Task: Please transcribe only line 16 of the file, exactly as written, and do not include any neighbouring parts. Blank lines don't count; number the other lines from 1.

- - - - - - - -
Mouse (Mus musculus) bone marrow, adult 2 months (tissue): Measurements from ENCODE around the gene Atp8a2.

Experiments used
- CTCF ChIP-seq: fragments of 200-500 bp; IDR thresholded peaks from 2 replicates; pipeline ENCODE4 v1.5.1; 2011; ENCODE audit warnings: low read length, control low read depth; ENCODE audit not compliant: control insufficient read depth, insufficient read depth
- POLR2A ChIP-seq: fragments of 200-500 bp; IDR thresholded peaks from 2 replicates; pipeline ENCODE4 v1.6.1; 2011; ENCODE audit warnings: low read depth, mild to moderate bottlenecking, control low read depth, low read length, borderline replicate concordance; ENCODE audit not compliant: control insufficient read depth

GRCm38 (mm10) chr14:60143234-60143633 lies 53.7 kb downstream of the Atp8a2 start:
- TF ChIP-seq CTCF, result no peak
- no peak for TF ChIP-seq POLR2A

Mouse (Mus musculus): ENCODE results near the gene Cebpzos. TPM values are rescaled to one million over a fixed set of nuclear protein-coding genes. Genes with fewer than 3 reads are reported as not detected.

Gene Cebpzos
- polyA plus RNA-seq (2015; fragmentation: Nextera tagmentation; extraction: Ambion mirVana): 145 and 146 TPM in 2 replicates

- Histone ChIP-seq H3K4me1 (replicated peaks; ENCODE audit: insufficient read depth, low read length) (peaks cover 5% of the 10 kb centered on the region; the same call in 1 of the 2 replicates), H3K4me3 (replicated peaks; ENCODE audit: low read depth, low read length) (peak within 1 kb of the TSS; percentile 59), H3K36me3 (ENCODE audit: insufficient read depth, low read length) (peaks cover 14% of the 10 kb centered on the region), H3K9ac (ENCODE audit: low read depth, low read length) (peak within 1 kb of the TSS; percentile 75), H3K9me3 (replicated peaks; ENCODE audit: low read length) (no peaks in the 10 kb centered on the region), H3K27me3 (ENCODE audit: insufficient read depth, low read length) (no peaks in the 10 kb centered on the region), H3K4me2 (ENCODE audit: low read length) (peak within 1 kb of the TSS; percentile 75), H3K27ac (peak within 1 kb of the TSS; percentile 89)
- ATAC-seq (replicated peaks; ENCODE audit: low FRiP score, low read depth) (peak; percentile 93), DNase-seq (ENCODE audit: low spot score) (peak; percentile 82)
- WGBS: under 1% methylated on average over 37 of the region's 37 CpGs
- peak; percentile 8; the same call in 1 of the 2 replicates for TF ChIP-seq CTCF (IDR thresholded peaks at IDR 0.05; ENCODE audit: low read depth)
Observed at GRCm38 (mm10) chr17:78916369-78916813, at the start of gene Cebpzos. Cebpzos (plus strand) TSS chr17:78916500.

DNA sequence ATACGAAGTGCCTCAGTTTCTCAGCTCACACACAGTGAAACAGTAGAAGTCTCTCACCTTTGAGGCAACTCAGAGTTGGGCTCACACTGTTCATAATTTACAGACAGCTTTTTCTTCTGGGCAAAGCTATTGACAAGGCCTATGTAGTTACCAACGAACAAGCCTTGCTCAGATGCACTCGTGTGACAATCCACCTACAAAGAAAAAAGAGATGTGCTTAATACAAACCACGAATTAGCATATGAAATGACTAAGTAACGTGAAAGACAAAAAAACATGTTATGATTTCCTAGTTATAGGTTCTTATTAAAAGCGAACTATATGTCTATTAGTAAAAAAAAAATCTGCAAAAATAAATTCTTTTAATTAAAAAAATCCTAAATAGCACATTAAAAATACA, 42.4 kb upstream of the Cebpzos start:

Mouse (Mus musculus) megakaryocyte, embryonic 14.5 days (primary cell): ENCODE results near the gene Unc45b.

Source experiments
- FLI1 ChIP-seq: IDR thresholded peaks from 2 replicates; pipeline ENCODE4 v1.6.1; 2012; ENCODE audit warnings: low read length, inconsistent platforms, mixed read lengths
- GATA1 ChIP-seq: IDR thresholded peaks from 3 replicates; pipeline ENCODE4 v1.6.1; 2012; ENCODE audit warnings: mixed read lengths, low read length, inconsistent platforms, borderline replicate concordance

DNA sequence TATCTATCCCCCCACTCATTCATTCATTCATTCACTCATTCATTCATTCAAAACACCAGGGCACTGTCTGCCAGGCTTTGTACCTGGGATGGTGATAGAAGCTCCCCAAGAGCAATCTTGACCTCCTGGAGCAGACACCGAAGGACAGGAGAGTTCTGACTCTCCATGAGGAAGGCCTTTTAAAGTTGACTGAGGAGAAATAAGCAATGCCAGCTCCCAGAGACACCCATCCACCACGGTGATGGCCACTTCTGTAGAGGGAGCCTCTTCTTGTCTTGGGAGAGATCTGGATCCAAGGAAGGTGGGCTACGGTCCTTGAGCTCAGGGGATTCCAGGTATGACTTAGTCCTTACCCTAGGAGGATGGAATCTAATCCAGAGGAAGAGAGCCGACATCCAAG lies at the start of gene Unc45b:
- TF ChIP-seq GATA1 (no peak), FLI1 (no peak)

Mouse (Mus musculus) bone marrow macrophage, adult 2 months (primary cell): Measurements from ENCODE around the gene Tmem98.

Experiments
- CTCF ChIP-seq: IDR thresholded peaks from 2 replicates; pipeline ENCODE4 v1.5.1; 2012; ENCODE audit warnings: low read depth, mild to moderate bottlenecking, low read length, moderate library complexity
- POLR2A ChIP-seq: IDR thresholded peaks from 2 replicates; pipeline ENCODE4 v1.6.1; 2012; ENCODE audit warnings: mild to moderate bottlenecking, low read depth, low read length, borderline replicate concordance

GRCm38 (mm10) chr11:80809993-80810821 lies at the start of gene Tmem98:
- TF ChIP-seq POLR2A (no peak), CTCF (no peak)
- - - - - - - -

DNA sequence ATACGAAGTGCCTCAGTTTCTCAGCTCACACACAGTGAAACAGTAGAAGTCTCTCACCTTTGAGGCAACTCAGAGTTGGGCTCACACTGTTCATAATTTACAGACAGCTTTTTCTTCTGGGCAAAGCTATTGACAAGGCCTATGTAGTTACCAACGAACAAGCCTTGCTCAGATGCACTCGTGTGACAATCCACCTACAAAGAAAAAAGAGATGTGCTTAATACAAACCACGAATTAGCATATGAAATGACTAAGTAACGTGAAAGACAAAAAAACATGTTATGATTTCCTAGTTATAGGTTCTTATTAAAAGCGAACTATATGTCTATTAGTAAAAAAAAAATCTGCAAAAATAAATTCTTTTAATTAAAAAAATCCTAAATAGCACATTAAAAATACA, 42.4 kb upstream of the Cebpzos start: